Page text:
We initially profiled Kiani Mullins after she graduated from Africentric Early College School and was attending Ohio Dominican University. (Read the original profile and the later recap.) In 2013 Kiani graduated from Ohio Dominican University with a degree in sociology. Now she’s attending graduate school at Liberty University, where her area of focus is Human Services Counseling with the primary focus on marriage and family.
Although her career focus shifted while she was in undergraduate school – from education to sociology and counseling – she’s still just as driven as she was several years ago.
One of Kiani’s goals is to help spread the word about early college high schools.
“Early college high school prepared me for college by showing me that it’s about the work that you put in that will equal the results,” said Kiani. “If you really want a good grade, you’ll do all you have to do to obtain it.
Each year Kiani tries to attend Africentric Early College School’s Alumni Day and shares with prospective students why she values early college high schools.
“I share with them the benefits of being able to enter your first year of traditional college and not having to take all the boring classes that other freshman are taking,” she said. “There’s also a sense of pride about yourself knowing that you’re a freshman and get to start focusing on what it is that you want to do with your life. And you are getting college for free for 2 years! Take advantage of that! Student loans are no joke!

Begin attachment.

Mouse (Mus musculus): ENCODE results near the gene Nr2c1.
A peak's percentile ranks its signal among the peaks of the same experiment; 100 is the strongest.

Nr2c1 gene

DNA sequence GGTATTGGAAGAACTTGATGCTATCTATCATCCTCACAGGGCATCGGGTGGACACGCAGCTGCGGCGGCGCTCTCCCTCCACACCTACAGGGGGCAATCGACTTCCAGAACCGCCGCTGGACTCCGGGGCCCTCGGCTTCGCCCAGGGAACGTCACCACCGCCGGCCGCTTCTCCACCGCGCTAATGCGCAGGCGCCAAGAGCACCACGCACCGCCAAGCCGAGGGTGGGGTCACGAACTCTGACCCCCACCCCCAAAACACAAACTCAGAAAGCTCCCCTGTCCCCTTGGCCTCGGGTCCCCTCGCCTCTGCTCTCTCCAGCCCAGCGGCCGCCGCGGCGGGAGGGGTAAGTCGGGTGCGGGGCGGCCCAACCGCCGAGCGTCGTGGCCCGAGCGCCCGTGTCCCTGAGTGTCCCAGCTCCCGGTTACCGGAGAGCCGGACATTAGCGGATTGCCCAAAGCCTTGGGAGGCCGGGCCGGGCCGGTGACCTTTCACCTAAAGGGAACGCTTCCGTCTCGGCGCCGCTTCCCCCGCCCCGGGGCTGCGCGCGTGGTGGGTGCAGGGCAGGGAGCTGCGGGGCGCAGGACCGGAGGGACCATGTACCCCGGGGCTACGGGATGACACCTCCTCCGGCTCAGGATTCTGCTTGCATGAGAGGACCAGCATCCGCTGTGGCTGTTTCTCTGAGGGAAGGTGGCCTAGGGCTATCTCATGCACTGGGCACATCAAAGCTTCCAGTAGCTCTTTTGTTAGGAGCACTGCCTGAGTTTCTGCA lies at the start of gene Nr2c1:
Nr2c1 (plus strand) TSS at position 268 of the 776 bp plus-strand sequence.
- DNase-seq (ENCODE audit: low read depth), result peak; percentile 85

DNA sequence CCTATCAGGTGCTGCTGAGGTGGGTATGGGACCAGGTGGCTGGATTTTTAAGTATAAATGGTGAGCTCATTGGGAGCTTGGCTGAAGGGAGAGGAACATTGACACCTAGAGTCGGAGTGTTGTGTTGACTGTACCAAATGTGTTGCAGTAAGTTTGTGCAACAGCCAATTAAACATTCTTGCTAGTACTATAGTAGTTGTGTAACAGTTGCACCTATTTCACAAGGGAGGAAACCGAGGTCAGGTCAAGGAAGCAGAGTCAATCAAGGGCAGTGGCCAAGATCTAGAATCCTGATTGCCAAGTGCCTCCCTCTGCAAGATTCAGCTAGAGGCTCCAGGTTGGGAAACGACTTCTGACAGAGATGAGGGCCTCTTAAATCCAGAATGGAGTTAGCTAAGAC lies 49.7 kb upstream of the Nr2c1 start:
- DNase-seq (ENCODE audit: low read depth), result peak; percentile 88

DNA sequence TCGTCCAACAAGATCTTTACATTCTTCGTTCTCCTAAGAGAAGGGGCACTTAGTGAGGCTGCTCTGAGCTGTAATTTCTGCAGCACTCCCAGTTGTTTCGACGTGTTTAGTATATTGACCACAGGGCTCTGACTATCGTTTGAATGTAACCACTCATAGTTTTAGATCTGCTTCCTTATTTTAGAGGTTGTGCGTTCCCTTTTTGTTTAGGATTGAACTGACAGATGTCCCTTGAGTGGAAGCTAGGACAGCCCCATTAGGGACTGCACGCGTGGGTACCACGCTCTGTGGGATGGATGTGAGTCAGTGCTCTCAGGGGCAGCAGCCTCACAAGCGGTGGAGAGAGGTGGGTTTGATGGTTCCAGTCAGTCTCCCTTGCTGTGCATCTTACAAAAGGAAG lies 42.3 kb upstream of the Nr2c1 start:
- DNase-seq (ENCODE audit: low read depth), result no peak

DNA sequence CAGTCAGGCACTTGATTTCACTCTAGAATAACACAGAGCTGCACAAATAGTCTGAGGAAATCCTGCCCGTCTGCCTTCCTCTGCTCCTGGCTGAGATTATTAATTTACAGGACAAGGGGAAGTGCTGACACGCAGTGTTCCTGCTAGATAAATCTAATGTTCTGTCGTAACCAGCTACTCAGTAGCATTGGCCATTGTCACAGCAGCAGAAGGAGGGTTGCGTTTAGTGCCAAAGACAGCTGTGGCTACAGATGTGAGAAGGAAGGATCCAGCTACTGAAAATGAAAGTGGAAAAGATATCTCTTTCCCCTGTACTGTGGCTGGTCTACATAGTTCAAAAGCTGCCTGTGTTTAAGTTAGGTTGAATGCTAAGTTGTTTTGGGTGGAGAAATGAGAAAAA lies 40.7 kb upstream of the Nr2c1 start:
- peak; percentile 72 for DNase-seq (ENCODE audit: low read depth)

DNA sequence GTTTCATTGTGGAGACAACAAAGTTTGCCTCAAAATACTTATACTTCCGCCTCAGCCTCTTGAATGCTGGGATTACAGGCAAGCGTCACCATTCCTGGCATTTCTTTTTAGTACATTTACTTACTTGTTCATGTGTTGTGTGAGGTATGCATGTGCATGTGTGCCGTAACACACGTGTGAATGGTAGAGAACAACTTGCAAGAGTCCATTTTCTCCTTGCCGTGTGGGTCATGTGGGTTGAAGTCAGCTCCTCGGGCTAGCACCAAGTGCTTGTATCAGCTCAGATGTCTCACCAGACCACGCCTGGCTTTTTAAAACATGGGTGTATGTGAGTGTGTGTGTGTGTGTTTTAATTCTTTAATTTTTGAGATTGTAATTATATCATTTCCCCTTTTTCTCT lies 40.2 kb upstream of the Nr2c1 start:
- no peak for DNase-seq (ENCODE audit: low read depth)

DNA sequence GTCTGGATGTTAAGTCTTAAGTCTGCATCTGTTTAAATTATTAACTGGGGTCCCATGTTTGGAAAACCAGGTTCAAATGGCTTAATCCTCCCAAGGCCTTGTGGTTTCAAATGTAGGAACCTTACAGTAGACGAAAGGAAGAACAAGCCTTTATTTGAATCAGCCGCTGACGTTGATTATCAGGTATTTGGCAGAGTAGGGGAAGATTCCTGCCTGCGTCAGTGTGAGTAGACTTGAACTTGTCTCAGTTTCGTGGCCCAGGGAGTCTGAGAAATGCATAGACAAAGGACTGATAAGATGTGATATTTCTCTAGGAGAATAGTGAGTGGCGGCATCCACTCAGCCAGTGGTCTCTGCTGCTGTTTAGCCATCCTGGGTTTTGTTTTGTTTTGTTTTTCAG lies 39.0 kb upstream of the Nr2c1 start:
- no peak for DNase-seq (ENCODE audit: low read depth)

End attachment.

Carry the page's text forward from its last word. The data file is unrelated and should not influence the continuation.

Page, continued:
Although Kiani does acknowledge that the early college high school experience is not for everyone, she has seen firsthand how it can work. “Not everyone is mature enough to handle the responsibilities of being a college student in high school,” she said. “I was fortunate to be surrounded by people who had a certain level of maturity about themselves.”
Africentric Early College High School was also created using the KnowledgeWorks early college high school model, which implements individualized learning plans and academic supports for students to help them succeed in the way Kiani has.
“Since I’ve graduated from High School I’ve seen the seriousness and passion for the early college high school diminish,” said Kiani. “I really hope that students begin to appreciate the value of this experience like I did. “